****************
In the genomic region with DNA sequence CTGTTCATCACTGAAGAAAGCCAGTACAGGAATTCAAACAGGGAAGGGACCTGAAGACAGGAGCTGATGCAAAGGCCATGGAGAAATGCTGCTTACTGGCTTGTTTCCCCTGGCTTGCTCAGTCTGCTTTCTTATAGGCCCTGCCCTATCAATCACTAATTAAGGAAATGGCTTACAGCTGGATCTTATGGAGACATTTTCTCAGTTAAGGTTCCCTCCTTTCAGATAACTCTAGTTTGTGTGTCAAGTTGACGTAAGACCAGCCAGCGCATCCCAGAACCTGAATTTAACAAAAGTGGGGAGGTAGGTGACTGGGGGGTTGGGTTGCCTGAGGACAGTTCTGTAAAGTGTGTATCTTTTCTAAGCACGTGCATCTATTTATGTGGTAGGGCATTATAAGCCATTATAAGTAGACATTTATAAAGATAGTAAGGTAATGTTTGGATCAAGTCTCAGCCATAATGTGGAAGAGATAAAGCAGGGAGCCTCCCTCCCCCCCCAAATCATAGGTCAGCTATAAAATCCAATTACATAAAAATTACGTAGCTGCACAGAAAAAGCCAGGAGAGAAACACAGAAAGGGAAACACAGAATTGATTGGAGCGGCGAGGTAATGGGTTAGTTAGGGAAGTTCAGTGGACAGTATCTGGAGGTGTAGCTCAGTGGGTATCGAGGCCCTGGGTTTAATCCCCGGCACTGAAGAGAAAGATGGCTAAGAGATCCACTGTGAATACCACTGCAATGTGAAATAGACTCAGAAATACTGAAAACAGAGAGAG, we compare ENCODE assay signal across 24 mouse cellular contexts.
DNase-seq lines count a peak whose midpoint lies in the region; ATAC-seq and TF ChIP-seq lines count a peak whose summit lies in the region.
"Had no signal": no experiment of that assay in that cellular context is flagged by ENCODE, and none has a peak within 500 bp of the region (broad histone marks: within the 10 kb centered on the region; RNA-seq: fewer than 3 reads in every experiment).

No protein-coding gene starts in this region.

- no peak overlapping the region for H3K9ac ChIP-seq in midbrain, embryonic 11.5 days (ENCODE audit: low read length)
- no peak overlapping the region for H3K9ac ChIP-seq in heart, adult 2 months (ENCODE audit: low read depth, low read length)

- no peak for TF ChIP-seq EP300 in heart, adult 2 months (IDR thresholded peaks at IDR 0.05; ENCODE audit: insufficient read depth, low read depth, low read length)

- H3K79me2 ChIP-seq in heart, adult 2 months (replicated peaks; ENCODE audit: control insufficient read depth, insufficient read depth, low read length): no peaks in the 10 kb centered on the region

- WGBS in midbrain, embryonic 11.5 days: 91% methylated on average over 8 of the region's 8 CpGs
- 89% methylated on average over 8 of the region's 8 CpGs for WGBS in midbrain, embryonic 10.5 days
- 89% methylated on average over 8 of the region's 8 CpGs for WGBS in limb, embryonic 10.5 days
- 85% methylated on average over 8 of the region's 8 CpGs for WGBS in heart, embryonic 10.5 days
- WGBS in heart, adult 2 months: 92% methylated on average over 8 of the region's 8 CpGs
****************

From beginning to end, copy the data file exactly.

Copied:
In the genomic region with DNA sequence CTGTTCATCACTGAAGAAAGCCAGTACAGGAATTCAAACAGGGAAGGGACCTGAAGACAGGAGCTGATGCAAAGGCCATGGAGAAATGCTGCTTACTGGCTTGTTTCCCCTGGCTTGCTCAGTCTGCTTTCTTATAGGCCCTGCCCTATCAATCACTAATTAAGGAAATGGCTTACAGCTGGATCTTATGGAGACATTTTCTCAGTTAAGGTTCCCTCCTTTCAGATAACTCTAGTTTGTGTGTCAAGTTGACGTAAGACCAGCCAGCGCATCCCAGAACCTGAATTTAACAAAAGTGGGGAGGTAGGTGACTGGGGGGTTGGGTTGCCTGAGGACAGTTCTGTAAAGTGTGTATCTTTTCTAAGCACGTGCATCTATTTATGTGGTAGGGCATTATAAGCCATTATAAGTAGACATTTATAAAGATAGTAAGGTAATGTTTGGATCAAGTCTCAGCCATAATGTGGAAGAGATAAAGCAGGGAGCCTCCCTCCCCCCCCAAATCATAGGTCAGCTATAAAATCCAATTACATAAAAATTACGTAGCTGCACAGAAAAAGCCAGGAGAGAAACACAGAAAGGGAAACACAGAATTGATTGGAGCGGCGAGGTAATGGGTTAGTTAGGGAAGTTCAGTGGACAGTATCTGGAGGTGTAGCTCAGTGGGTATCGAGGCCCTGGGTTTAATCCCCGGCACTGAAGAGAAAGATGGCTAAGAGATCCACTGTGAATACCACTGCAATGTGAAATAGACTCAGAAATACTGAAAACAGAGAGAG, we compare ENCODE assay signal across 24 mouse cellular contexts.
DNase-seq lines count a peak whose midpoint lies in the region; ATAC-seq and TF ChIP-seq lines count a peak whose summit lies in the region.
"Had no signal": no experiment of that assay in that cellular context is flagged by ENCODE, and none has a peak within 500 bp of the region (broad histone marks: within the 10 kb centered on the region; RNA-seq: fewer than 3 reads in every experiment).

No protein-coding gene starts in this region.

- no peak overlapping the region for H3K9ac ChIP-seq in midbrain, embryonic 11.5 days (ENCODE audit: low read length)
- no peak overlapping the region for H3K9ac ChIP-seq in heart, adult 2 months (ENCODE audit: low read depth, low read length)

- no peak for TF ChIP-seq EP300 in heart, adult 2 months (IDR thresholded peaks at IDR 0.05; ENCODE audit: insufficient read depth, low read depth, low read length)

- H3K79me2 ChIP-seq in heart, adult 2 months (replicated peaks; ENCODE audit: control insufficient read depth, insufficient read depth, low read length): no peaks in the 10 kb centered on the region

- WGBS in midbrain, embryonic 11.5 days: 91% methylated on average over 8 of the region's 8 CpGs
- 89% methylated on average over 8 of the region's 8 CpGs for WGBS in midbrain, embryonic 10.5 days
- 89% methylated on average over 8 of the region's 8 CpGs for WGBS in limb, embryonic 10.5 days
- 85% methylated on average over 8 of the region's 8 CpGs for WGBS in heart, embryonic 10.5 days
- WGBS in heart, adult 2 months: 92% methylated on average over 8 of the region's 8 CpGs